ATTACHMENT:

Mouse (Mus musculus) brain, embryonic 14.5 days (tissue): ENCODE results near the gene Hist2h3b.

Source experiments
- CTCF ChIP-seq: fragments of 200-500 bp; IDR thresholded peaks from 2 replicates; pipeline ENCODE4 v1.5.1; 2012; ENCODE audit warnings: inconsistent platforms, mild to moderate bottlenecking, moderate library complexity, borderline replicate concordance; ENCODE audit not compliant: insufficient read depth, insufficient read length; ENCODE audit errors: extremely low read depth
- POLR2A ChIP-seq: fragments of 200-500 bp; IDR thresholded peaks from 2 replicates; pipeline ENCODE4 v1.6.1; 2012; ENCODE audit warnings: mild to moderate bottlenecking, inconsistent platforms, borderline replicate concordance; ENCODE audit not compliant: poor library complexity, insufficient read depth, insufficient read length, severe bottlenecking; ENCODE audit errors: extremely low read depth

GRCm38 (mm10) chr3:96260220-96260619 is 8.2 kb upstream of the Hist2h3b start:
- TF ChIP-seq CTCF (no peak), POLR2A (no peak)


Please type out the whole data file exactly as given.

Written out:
Mouse (Mus musculus) brain, embryonic 14.5 days (tissue): ENCODE results near the gene Hist2h3b.

Source experiments
- CTCF ChIP-seq: fragments of 200-500 bp; IDR thresholded peaks from 2 replicates; pipeline ENCODE4 v1.5.1; 2012; ENCODE audit warnings: inconsistent platforms, mild to moderate bottlenecking, moderate library complexity, borderline replicate concordance; ENCODE audit not compliant: insufficient read depth, insufficient read length; ENCODE audit errors: extremely low read depth
- POLR2A ChIP-seq: fragments of 200-500 bp; IDR thresholded peaks from 2 replicates; pipeline ENCODE4 v1.6.1; 2012; ENCODE audit warnings: mild to moderate bottlenecking, inconsistent platforms, borderline replicate concordance; ENCODE audit not compliant: poor library complexity, insufficient read depth, insufficient read length, severe bottlenecking; ENCODE audit errors: extremely low read depth

GRCm38 (mm10) chr3:96260220-96260619 is 8.2 kb upstream of the Hist2h3b start:
- TF ChIP-seq CTCF (no peak), POLR2A (no peak)